Zaitsev also has magnets in his fingertips that he uses for party tricks, and he says the movement is about using technology to facilitate tasks. He estimates that about 1,000 Russians are chipped with some type of technology such as work passes, magnets, or compass implants that vibrate when pointed true north. "In biohacking, I like things that give a real, confirmed effect, for example putting in chips," he says. "I like the idea of expanding the capabilities of the human body."
Globally implanted microchips are beginning to be used to start cars, use smartphones, access computers/printers, monitor body temperature, store medical information, and as business cards. Professional magicians are even using them to enhance their tricks. Some chips are approved for human use, but not all.
There are some concerns over the potential of surveillance and biohacking, but it is suggested that unlike smartphones and computers these chips do not transmit the user’s location. Other biohackers have no time for chipping and explore other avenues for biohacking.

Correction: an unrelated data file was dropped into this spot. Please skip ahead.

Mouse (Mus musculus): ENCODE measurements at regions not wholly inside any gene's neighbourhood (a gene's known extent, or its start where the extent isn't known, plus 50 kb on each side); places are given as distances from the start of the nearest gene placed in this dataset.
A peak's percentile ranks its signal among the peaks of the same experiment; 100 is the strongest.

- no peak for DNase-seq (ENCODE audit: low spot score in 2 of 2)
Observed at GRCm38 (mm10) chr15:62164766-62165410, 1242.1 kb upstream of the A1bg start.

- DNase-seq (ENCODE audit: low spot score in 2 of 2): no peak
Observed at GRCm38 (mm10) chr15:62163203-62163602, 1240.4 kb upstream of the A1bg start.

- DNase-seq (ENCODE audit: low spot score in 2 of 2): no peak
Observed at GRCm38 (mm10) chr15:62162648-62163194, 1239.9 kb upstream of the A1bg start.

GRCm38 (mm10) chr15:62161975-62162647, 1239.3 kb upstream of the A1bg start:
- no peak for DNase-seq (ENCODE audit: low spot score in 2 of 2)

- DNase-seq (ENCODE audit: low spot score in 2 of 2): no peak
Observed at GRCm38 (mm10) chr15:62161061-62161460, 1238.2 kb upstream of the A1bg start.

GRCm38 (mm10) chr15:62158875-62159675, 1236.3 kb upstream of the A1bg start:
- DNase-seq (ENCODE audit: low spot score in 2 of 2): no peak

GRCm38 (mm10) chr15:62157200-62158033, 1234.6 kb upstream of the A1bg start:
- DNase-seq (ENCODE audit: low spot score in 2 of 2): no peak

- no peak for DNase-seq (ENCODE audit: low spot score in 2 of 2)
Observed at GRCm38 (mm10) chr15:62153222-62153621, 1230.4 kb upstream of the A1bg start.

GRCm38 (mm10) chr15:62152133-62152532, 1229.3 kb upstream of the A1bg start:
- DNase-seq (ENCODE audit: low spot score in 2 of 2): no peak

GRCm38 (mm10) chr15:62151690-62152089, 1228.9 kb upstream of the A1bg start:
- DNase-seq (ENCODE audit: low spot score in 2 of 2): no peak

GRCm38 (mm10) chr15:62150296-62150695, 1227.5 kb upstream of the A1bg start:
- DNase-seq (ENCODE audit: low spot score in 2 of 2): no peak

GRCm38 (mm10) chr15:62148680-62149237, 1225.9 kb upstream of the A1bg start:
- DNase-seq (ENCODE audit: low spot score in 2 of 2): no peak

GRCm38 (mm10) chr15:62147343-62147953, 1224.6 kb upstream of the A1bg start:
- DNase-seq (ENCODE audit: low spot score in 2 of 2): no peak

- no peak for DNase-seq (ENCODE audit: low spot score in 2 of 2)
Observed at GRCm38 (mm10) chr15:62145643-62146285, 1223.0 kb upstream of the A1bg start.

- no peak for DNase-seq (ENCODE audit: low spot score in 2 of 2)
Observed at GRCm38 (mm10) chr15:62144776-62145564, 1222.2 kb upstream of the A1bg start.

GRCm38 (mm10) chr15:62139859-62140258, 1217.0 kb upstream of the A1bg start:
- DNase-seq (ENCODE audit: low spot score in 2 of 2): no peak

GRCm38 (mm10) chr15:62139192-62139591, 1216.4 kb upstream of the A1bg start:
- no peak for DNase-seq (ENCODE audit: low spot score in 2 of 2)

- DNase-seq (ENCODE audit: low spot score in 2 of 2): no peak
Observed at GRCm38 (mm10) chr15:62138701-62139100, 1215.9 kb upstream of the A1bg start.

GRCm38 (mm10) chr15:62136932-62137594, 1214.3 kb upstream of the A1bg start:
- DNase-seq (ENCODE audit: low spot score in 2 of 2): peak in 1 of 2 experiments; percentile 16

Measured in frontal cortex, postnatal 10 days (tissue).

According to entrepreneur Stanislav Skakun biohacking is about extending life for as long as possible up to thousands of years in an idea that is better known as transhumanism. Many like Skakun say they have yet to see any chip that can be useful towards prolonged life and don’t see the point of it, but that point just hasn’t been developed yet.